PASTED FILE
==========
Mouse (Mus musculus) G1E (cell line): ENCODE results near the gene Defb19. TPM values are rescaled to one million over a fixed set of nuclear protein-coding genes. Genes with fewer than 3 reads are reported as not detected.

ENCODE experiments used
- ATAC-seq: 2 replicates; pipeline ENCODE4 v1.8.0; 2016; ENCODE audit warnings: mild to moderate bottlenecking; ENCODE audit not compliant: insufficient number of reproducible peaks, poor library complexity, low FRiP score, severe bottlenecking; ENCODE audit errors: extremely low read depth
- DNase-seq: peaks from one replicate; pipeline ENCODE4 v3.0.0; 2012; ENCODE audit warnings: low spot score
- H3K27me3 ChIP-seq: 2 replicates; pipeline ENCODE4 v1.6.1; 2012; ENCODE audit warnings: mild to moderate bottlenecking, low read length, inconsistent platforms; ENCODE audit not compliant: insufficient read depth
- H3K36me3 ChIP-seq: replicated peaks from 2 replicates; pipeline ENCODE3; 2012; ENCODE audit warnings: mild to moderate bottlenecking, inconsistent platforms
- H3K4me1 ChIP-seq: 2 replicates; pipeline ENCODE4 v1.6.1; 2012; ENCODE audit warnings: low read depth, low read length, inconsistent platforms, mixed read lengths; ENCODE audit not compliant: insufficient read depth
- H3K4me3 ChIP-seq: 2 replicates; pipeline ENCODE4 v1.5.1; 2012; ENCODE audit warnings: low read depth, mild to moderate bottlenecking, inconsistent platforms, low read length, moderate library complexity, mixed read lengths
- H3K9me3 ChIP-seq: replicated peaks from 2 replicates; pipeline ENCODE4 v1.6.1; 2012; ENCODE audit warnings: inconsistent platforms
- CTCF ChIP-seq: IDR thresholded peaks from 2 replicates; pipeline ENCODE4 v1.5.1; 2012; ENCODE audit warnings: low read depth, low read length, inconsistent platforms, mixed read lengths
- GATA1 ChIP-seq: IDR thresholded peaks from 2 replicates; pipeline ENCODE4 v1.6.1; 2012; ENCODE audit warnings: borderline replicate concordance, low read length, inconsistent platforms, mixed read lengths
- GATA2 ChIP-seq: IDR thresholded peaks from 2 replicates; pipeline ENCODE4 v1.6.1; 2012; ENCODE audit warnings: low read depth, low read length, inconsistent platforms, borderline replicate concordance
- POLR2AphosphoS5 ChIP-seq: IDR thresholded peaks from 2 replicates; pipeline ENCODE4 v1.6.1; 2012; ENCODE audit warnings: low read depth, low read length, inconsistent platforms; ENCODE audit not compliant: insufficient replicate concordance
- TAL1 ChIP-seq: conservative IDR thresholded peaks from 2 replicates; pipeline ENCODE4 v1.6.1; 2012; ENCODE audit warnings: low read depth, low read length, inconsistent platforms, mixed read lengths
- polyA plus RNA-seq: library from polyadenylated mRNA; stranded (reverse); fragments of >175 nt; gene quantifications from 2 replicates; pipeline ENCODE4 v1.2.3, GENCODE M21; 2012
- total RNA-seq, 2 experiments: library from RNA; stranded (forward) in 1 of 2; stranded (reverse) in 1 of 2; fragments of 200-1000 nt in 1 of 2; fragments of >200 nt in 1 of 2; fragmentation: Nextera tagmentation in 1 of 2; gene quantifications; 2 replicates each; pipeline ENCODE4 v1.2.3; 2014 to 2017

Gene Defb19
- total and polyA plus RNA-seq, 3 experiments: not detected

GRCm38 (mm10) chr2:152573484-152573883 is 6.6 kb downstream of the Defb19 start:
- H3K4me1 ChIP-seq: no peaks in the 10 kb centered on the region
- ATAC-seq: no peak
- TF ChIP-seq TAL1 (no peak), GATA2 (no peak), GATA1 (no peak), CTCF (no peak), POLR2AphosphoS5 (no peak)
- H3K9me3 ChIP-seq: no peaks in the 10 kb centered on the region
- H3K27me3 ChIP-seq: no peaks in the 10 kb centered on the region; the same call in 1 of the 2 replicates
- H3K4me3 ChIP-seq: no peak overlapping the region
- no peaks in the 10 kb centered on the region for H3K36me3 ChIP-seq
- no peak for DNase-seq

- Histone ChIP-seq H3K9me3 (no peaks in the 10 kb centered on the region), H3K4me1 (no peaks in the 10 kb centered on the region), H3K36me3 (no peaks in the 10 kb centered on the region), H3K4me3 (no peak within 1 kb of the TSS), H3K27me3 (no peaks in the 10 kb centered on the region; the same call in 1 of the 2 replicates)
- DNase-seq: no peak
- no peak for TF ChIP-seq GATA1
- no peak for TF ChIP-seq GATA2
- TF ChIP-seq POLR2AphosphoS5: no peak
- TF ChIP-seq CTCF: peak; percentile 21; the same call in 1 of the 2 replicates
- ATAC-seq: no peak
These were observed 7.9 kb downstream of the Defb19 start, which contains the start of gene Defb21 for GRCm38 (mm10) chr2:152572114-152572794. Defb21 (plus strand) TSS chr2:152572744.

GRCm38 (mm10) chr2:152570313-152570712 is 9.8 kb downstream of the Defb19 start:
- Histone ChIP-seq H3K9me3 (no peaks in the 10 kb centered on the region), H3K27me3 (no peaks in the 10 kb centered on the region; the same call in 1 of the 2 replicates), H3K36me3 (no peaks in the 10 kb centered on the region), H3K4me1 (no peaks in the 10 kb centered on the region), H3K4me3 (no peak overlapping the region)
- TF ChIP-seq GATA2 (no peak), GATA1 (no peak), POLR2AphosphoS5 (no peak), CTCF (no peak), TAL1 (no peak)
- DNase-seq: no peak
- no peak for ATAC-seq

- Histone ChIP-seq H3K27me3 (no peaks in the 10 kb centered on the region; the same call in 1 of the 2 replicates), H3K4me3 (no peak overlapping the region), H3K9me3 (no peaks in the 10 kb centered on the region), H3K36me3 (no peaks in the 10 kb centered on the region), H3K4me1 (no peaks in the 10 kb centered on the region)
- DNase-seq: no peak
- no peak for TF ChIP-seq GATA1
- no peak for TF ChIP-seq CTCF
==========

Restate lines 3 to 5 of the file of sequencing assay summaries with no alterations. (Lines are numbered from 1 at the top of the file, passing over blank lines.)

- ATAC-seq: 2 replicates; pipeline ENCODE4 v1.8.0; 2016; ENCODE audit warnings: mild to moderate bottlenecking; ENCODE audit not compliant: insufficient number of reproducible peaks, poor library complexity, low FRiP score, severe bottlenecking; ENCODE audit errors: extremely low read depth
- DNase-seq: peaks from one replicate; pipeline ENCODE4 v3.0.0; 2012; ENCODE audit warnings: low spot score
- H3K27me3 ChIP-seq: 2 replicates; pipeline ENCODE4 v1.6.1; 2012; ENCODE audit warnings: mild to moderate bottlenecking, low read length, inconsistent platforms; ENCODE audit not compliant: insufficient read depth